I know that the majority of my Maltese friends are planning to leave the island for a better future abroad. I don’t know anyone who is excited to raise their children in whatever Malta will be like in a decade or two.

So they decide to take what they can. They buy property and rent it out, or leave to stop paying taxes that directly flows into ministers’ pockets. They look at their home like something to take from rather than to give back to.

Foreigners do the exact same thing. Of the 20 percent of foreigners that Malta’s population currently has, the majority works in iGaming. The gambling industry is the only one on the island where you can make good money, and jobs are reserved for foreigners as it requires the knowledge of a language other than English or Maltese.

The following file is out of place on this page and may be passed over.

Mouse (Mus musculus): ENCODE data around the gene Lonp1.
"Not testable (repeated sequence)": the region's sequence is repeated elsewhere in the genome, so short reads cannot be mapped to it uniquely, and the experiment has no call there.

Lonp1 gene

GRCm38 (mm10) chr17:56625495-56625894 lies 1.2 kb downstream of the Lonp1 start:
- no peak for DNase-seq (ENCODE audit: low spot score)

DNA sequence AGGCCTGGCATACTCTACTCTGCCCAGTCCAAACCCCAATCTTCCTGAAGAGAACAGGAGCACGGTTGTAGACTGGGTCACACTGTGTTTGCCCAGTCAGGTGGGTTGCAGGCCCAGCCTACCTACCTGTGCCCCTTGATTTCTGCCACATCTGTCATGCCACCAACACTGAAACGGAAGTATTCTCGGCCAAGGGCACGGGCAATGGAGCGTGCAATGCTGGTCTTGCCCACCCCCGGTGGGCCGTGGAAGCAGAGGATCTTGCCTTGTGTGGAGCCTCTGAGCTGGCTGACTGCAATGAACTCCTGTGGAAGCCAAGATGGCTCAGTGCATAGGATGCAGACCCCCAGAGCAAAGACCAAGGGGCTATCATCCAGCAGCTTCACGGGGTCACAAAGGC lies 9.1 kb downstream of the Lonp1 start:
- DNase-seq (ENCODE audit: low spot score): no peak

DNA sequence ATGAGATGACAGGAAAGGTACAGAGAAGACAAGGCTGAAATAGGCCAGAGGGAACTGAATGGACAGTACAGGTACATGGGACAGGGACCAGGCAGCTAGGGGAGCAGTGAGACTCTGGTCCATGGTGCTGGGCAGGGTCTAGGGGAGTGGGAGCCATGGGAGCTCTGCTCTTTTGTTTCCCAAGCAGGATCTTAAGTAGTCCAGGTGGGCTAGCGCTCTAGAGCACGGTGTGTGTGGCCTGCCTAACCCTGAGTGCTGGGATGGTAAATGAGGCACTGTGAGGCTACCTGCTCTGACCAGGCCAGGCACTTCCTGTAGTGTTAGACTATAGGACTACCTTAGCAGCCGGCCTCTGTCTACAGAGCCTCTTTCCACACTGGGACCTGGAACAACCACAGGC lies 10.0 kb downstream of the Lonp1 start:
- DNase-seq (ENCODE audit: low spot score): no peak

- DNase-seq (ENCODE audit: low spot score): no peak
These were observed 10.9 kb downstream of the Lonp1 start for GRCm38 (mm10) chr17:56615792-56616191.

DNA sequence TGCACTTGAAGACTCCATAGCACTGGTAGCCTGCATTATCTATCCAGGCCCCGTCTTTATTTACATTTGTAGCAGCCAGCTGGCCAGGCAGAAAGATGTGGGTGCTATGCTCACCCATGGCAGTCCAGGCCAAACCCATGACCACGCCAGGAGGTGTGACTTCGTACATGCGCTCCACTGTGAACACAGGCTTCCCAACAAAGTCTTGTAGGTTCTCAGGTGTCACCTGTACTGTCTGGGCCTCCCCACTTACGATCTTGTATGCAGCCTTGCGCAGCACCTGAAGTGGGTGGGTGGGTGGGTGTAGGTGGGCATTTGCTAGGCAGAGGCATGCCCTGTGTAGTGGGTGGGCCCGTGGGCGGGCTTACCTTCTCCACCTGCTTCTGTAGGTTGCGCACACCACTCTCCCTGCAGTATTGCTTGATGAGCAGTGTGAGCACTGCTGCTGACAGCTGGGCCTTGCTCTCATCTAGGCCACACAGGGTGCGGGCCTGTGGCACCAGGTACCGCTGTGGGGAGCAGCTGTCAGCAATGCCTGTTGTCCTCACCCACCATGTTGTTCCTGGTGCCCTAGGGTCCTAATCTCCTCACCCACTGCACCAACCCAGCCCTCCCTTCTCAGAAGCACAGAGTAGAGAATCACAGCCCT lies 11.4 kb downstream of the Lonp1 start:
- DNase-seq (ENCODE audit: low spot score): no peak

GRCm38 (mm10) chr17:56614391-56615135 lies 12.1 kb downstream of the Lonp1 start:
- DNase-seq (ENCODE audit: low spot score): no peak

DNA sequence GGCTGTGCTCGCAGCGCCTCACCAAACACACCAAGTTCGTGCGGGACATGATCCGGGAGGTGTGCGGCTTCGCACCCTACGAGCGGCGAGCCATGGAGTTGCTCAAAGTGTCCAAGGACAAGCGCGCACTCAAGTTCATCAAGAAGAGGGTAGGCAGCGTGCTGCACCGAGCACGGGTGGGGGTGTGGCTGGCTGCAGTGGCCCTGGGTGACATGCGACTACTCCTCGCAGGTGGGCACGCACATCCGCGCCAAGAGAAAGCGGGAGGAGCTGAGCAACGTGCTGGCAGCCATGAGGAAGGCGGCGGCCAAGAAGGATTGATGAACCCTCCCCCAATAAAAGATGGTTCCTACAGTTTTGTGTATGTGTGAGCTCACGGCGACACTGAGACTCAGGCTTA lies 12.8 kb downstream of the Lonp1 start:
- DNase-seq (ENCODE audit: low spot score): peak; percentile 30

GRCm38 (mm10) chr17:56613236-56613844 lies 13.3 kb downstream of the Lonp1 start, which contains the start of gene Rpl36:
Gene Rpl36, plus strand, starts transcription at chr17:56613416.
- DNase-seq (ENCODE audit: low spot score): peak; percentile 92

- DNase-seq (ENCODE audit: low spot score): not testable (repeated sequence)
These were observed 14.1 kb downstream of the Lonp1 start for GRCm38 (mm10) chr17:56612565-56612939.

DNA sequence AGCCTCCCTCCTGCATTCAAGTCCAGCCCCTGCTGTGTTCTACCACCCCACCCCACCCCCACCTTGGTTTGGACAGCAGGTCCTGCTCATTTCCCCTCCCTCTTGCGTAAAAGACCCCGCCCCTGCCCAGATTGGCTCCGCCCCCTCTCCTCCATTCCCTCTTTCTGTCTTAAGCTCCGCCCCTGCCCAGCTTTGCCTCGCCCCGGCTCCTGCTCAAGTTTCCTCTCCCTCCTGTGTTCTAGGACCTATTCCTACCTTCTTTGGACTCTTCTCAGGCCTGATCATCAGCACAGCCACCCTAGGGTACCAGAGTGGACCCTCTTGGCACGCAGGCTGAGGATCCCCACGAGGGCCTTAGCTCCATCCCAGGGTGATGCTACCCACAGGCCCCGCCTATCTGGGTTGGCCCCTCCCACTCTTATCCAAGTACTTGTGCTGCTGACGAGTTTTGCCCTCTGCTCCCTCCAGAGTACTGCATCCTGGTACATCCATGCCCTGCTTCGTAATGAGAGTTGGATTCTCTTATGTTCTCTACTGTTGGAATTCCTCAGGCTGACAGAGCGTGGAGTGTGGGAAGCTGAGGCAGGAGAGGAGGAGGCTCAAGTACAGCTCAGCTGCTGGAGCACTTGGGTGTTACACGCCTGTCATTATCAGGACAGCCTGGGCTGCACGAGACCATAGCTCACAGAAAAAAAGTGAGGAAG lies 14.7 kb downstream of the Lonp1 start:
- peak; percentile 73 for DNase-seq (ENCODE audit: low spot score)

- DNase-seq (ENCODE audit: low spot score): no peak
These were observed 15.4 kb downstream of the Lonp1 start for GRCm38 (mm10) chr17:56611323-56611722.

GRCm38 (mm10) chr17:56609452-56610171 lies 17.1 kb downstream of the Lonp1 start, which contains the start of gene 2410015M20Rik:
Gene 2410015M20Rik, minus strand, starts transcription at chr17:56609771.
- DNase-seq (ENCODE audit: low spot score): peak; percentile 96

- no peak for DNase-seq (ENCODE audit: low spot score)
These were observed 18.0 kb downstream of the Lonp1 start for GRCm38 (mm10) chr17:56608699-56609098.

Though most of them fall in love with the island, it’s hard to find anyone that is planning to stay permanently. Because we can tell - the country is headed in a depressing direction. Malta has become a place to enjoy, but not to settle.

And if you don’t plan on staying where you are, dealing with the country’s deeply rooted problems isn’t something you need to be bothered about. It’s a vicious cycle.

You might as well try to make the most of it. So we ignore the problems and we head out for drinks. We neglect the state of the country for the sake of just living our best life.

That works. Because with a good income and loads of public holidays, Malta is heaven.

But I don’t work in iGaming